The remaining features focus on management across the board, even into other VMware products. AppScaling with Multizones enables you to pair repositories (basically file shares) of AppStacks with different instances of vCenter in different regions, which makes it easier to scale out your applications while providing a consolidated view across all those regions. Integrated App and User Management Platform is a middle API tier that they use to connect the backend to the new Unified Admin Console, which one of the things we got to see at VMworld. All the EUC products will eventually share the same management UI, which will tie back to a powerful backend via the API tier. If you recall Harry Labana speaking about a "cake baking" approach to management, this is the first iteration of that.
AppVolumes 3.0 will be available sometime in Q1 in one of three versions: Standard, which includes UEM and AppVolumes; Advanced, which adds in AppToggle, AppIsolation, and the scalability pieces; and Enterprise, which adds support for vRealize Ops.
Horizon Air with Hybrid Mode (formerly Project Enzo)
Announced today, Horizon Air with Hybrid Mode (which is a mouthful, and HAHM is not the best acronym, so let's just call it "Hybrid Mode" for now), is the long awaited cloud management plane from VMware. While it's not identical to Citrix Workspace Cloud, it does set out to make it easier to deploy the management components associated with virtual desktops and applications as well as the deployment of the desktops themselves. It leverages select vSAN-ready nodes that are placed on-premises that connect to the Horizon Air with Hybrid Mode service. Admins connect to the service to manage desktop pools, and users connect to it as their broker. Because it's a cloud service, it's always up-to-date.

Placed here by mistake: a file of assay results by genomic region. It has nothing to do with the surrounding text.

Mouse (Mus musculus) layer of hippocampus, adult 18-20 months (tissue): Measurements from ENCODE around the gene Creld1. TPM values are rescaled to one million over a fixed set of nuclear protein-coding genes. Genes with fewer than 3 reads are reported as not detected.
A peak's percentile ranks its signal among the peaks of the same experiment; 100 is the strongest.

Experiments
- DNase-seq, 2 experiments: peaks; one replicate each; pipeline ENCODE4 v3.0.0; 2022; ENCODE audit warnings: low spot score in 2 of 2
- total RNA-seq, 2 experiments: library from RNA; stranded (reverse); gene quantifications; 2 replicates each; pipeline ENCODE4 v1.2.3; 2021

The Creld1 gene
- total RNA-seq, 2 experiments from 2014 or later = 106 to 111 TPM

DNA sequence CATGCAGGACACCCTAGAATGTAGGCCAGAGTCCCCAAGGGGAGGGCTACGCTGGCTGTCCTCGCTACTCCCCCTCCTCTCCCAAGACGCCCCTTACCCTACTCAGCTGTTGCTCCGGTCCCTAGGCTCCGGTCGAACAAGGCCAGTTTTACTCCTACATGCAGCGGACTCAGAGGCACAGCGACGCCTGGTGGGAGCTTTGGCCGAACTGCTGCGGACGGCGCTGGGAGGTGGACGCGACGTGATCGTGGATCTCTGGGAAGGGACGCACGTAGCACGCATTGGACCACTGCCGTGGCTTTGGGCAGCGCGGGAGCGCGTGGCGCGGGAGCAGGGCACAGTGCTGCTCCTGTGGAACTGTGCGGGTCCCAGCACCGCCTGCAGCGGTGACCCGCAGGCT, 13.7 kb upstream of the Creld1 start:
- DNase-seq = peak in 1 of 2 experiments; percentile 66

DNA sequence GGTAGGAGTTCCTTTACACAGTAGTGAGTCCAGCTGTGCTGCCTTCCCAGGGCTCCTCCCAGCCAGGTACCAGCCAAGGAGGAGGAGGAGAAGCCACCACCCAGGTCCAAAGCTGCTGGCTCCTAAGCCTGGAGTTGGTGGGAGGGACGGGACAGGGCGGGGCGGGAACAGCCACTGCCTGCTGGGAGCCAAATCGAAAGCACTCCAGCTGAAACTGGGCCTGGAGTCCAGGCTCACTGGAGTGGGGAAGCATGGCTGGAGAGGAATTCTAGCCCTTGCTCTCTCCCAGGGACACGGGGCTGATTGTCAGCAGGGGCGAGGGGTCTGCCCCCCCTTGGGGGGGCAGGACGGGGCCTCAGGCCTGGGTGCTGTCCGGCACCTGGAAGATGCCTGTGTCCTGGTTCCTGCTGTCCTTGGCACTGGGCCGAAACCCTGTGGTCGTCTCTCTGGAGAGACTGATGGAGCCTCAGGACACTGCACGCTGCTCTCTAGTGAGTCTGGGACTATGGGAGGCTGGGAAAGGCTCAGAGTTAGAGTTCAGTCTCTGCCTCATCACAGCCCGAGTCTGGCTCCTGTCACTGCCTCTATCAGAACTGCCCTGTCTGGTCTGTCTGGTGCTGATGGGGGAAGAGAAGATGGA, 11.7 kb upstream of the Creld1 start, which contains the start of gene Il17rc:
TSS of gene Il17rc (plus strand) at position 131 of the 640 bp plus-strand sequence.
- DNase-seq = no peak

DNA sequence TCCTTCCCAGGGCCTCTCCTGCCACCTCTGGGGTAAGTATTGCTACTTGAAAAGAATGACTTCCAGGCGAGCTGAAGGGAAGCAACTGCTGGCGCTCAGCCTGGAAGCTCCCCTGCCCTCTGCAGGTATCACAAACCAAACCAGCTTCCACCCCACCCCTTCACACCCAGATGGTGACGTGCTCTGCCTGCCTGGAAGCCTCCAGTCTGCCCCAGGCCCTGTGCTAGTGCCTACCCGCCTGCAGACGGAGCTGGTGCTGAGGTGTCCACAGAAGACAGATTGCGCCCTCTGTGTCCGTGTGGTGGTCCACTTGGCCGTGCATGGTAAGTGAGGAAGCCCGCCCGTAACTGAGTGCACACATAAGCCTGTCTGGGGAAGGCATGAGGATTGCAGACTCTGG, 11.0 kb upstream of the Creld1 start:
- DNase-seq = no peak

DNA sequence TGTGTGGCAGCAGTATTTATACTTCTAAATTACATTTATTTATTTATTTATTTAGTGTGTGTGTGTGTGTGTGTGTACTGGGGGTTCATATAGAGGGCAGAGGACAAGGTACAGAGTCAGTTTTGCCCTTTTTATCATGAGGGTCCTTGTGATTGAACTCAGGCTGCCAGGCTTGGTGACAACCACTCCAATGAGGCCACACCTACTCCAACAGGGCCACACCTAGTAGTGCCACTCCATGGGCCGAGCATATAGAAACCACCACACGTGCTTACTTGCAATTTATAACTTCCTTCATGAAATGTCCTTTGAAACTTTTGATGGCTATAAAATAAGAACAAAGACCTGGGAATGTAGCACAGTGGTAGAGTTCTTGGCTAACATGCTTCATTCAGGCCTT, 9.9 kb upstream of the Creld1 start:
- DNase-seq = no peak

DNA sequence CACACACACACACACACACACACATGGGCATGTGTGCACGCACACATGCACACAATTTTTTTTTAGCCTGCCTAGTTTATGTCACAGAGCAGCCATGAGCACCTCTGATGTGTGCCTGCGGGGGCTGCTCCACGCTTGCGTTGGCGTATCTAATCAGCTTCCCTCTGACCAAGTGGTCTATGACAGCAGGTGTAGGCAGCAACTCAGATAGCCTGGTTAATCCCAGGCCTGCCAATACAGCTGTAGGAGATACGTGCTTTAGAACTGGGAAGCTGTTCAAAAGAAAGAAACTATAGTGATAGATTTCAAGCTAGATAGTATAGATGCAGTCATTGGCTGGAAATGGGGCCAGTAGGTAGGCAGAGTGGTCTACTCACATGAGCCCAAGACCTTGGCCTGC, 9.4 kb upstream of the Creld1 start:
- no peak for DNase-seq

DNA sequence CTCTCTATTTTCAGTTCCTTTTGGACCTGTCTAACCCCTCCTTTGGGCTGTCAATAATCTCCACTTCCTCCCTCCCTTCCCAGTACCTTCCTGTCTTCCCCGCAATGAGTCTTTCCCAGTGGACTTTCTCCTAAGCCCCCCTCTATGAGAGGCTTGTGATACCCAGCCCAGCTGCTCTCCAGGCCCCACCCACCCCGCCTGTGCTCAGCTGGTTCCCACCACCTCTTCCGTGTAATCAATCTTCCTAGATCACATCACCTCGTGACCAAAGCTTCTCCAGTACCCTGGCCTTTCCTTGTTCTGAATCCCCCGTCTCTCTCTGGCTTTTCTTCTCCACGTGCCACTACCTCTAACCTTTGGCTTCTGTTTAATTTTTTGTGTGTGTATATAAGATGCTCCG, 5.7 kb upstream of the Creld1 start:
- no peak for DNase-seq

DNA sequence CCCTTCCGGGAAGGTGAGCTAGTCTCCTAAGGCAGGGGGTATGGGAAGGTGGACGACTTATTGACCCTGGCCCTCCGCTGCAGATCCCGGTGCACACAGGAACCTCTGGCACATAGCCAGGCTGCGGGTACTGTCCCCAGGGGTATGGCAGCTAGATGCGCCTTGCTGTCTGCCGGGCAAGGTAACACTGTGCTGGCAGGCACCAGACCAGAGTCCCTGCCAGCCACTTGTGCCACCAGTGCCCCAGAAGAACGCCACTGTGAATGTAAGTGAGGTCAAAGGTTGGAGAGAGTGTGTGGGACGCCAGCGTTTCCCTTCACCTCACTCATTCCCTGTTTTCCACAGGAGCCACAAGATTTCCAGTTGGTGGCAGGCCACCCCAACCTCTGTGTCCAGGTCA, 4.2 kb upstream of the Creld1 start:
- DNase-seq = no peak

Horizon Air with Hybrid Mode is not intended to work with traditional on-premises Horizon deployments. The service leverages Horizon Air, so if you use that on-premises, you could move your management to Hybrid Mode, but for the moment it seems that this is for net new deployments that use vSAN-ready nodes and HCI appliances. Future releases should see support for cloud services beyond Horizon Air.
Horizon Air with Hybrid Mode retails for $16 per named user, per month ($26 per concurrent user) if you already have licenses for vSphere, vCenter, and vSAN. Those prices assume that you already have VMware virtualization software, but if you don't you can add on a few bucks to the subscription to get them, too (bringing the per-user cost to $18 and $30, respectively). In either case, you'll need to buy the hardware (or Horizon DaaS) to host your desktops. Like AppVolumes, it will be available in March.